Johannesburg - The South African National Editors Forum (Sanef) on Thursday condemned the intimidation and threats directed at Tiso Blackstar editor at large Peter Bruce outside his Johannesburg home.
"Media freedom is protected by the Constitution and Mr Bruce has exercised his right to express himself," Sanef executive director Chris Kabwato said.
"We also condemn the invasion of Mr Bruce's personal life as part of a cowardly act to silence him."
Kabwato said journalism was not a crime, but state capture was.
A group of protesters gathered outside Bruce's home on Thursday morning, holding their placards and singing in a circle. Police officers were seen standing on the side, watching the protest.
On his garage, someone had written the words "Land or death". The placards stated "Peter Bruce why hide corruption", "Peter you murder the truth" and "Peter propagandist of WMC".
This came after Black First Land First issued a statement on Thursday, accusing the "white owned media" of unleashing "a massive campaign against the truth", and calling for protest action at Bruce's home.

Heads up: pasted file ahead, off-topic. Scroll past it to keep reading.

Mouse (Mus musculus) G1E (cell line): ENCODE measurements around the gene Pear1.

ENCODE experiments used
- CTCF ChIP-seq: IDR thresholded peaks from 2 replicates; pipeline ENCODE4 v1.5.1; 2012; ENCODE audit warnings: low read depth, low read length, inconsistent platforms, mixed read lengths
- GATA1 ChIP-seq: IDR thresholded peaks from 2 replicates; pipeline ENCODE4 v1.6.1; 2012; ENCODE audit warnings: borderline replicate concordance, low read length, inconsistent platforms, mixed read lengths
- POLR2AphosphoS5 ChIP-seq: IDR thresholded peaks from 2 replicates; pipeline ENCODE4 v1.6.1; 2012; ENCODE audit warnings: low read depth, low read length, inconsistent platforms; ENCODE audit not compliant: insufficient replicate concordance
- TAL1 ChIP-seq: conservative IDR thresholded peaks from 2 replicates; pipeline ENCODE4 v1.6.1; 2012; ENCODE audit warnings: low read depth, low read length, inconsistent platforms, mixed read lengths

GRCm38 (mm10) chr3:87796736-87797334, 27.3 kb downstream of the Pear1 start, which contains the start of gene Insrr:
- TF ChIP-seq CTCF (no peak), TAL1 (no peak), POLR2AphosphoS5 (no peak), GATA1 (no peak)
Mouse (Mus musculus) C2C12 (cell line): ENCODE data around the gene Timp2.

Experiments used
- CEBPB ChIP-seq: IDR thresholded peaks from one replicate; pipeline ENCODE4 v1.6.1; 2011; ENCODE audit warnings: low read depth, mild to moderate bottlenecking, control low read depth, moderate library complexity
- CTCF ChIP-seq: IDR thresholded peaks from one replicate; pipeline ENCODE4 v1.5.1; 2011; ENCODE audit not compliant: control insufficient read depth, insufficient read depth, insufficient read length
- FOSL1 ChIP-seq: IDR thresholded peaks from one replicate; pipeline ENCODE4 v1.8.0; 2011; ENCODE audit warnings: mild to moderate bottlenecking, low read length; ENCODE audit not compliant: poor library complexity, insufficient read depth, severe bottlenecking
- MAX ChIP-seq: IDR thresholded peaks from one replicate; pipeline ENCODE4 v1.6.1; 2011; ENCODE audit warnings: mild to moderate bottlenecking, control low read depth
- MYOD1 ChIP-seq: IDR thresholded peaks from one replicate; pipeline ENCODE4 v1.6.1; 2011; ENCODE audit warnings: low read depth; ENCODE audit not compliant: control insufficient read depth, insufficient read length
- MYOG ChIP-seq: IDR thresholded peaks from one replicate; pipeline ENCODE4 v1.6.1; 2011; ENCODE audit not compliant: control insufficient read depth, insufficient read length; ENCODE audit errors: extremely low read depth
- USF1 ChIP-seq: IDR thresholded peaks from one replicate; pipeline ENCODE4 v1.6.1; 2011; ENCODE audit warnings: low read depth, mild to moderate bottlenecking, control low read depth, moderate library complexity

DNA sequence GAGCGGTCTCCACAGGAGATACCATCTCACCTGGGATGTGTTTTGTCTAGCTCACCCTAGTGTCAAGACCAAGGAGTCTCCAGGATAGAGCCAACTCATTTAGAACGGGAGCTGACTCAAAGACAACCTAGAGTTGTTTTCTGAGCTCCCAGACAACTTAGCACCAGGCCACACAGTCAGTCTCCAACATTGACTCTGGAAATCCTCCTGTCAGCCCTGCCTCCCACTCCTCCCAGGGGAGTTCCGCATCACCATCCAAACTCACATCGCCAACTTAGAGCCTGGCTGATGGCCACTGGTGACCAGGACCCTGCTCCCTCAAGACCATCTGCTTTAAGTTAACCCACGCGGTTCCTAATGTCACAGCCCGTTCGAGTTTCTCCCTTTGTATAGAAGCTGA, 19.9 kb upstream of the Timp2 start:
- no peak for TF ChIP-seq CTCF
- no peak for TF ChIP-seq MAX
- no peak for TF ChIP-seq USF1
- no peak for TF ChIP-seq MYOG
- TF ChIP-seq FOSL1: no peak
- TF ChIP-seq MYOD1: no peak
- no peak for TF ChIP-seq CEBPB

Journalist Karima Brown noted on Facebook that protesters had attacked her verbally and physically as she took photos.
Business Day editor Tim Cohen was reportedly manhandled when he arrived at the scene.
The group apparently told police they would go to Business Day editor Tim Cohen's home on Friday.
On his Twitter account, Bruce posted a video of the protest and said the action was a response to a column he had written on Thursday morning.
The column was titled, The price of writing about the Guptas and detailed his belief that the family had approved and paid for his surveillance.
On June 19, 2017, a site called the WMC Leaks published an "exposé" about Bruce and claimed he was having an extramarital affair.
He was followed by an "investigative photojournalist" in 2016.
In his column, Bruce said someone had taken photos of him and his wife leaving their house for a walk with their dogs, of him having coffee with friends, him visiting the offices of psychologists as he looked for help for a relative, among other daily activities.
"What was done to me was a criminal act and I will obviously seek legal advice on how, or even if, to proceed," he said.